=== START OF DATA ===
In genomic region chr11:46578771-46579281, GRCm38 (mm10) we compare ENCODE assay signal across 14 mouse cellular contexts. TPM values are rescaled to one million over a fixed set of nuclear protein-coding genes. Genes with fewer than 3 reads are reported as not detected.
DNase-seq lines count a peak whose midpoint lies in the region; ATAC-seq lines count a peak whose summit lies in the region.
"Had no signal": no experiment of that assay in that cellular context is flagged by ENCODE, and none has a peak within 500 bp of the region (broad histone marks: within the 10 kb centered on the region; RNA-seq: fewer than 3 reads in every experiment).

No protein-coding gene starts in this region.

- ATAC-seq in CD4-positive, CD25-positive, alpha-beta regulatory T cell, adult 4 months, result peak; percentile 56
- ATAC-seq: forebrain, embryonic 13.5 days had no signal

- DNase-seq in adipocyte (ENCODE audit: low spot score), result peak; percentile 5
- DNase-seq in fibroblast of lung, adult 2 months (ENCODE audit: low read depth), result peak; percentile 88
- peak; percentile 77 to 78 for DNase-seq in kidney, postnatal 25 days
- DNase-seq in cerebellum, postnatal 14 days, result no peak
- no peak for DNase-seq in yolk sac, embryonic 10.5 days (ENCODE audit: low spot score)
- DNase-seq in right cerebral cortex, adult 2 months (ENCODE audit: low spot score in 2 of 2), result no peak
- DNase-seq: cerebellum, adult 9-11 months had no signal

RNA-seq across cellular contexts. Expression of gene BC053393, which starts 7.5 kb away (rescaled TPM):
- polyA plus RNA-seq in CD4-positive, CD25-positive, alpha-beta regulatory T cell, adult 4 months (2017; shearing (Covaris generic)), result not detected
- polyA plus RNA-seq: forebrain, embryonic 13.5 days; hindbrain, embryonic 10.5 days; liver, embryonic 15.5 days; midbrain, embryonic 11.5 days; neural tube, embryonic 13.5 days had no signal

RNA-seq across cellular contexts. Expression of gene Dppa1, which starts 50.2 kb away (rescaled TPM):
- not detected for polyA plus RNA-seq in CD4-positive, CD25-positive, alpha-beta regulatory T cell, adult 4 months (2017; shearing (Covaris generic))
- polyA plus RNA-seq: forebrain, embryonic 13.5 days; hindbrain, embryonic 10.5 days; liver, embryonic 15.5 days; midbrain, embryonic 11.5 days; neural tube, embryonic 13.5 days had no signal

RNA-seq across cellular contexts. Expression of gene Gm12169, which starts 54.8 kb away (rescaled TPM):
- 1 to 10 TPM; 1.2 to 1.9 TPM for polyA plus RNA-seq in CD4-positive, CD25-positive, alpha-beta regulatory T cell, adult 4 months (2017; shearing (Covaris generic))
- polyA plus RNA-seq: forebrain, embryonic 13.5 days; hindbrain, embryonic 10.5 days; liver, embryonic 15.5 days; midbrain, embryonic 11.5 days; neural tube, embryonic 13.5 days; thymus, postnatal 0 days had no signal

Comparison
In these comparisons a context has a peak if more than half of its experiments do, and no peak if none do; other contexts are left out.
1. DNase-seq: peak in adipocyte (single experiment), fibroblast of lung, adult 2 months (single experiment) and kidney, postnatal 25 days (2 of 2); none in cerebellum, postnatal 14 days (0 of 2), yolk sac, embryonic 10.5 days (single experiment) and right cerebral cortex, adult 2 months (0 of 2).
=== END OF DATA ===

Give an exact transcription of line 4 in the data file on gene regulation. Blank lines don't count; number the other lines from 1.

No protein-coding gene starts in this region.